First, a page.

The army got him outside

Brad Clarke will reflect on past Anzacs this Anzac Day. 166700

By Justin Flynn

Brad Clarke joined the army in 1978 as a wide-eyed 18-year-old so he could avoid working in his father’s business and to “get outside and do stuff”.
Almost 40 years later, the Ocean Grove father of 15-year-old twin girls is reflecting on a tour to Iraq and the fact that his unit, The Light Horse Regiment, was the same as the famous 1917 charge of 500 Australians on Beersheba.
Brad was the Regimental Sergeant Major for the 2nd/14th Light Horse Regiment in Iraq, which had direct links to the Australian Mounted Division in the Battle of Beersheba, which is commemorating its 100th anniversary later this year.
“It was full on,” Brad recalled of his experience in Iraq, in which he was in charge of minimising roadside explosive attacks and rocket attacks on Coalition forces.
“When I got there it was November, so it was cool and muddy for a few months, but then after that it was 55 (degrees) every day and with body armour and helmets, that was pretty rough. It was intense and always busy and a big eye-opener. I was humbled and proud of the commitment and dedication of Australian troops. There was always that concern that at any moment on patrol you could get hit by something, but they way we operated in Iraq, I had confidence in the way we were operating compared to the insurgents.”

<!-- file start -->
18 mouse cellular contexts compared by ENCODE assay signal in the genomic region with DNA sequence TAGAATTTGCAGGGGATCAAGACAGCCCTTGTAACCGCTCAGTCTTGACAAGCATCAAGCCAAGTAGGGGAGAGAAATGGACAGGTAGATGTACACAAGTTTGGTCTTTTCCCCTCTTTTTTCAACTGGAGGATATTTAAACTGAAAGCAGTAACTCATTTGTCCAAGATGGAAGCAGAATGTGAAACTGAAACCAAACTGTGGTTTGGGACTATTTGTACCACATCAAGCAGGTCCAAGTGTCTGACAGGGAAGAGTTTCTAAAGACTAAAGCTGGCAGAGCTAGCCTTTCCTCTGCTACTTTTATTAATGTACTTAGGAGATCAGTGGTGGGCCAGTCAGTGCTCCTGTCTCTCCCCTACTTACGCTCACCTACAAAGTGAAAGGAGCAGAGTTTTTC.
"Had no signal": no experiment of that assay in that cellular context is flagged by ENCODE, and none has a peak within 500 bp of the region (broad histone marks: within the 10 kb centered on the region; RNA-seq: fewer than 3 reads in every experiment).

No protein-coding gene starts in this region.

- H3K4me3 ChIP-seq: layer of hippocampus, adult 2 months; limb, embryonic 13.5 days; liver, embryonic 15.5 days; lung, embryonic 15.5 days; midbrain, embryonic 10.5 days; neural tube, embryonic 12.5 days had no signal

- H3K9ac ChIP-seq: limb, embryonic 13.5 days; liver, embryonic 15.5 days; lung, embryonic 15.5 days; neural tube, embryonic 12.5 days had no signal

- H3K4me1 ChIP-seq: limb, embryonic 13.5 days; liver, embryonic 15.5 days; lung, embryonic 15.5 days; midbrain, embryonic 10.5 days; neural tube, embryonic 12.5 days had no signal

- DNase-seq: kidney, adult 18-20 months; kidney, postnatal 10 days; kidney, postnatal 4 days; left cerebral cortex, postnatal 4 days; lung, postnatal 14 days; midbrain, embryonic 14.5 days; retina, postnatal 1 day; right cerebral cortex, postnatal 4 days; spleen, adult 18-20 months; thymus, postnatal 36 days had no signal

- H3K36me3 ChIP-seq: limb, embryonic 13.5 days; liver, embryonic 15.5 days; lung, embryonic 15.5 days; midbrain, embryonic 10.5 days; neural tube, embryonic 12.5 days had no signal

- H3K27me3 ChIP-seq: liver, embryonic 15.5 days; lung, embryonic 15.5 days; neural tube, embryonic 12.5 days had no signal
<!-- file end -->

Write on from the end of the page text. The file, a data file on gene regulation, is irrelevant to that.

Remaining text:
Brad’s forces were able to reduce the flow of attacks from 20 roadside ambushes per month to three.
In Iraq, Brad organised for Essendon and Collingwood AFL clubs to send guernseys over, which were then put to use in a game played between the Diggers who were there.
“The AFL asked us to film it and they played it on the big screen at the game,” he said.
“It was good for morale.”
Brad’s reflection every Anzac Day is one of pride. His father fought in WWII and his grandfather in WWI.
“It’s not just about remembering my service, but all the people who came before me,” he said.
“Especially the younger generation are showing real respect and understanding.”
This Anzac Day, Brad’s schedule will involve getting up at 4.30am and helping to organise the dawn service at Ocean Grove Park. He’ll then go home after the ceremony for an hour or so and help organise the main service, where he is a guest speaker, getting there around 9am. He’ll find time to head to the bowling club for an hour or two and head home to watch the Collingwood vs Essendon game.